Rest plays into strategy.  5 round UFC championship bouts often appear to have a clear winner whom the tides seldom change against by the conclusion of the fights.  The winner is often consistent with who is winning in rounds 2 or 3, and it often only changes with a lucky punch or a desperate submission – seldom is it controlled strategy.  If one guy expends himself, it is usually due to bad pacing or being out of shape.  The championship round drama evident in boxing is ever missing in the current mma format.  The less prevalent midsection punching slowing down the other fighters typically does not happen.  Only leg kicks show that cumulative effect, but leg kicks are more easily defended than body-blows, as evidenced in today’s mma.  Of course there are some extenuating reasons that make the games different, but arguing that boxing doesn’t translate into mma is reprehensible merely for the fact that mma fighters try to do everything I mention (and even bobbing and weaving, which I haven’t mentioned, is more common in mma today by the better fighters); the majority just do it so poorly.  Perhaps nine 4 minute rounds would be a good compromise for championship mma.  The 5 and 7 rounds suggested by Dana White may just add more of the same low quality fighting.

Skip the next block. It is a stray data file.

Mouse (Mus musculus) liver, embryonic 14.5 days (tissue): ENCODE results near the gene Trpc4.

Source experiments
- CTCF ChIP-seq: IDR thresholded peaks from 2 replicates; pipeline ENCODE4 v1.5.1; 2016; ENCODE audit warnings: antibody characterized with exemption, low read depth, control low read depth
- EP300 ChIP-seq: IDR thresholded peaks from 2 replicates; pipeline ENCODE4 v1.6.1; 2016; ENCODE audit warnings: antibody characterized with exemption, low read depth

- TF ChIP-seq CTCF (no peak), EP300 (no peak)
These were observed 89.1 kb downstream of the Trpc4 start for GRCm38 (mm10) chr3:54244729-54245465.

It can safely be said that in mma, their ignorance counts on viewers’ ignorance to propel their sport at every outing.  On one mma site, closing the distance was discussed, but not a single bullet matched sound boxing (that’s where I read that an overhand is used to close distance – but that is called lunging in boxing).  When Kenny Florian said in the postfight wrap-up of GSP vs. Jake Shields that the fight was a great example of strategy and top level stand-up, my company and I were floored (figuratively, of course).  St. Pierre, who is a great fighter and who mentioned, by the way, that he didn’t know boxing before he met Freddie Roach, fought a terrible fight and practically had only one eye.  The fight was a bore of anticipation, a tragedy of stagnancy.  Thank Jake Shields, however, for that.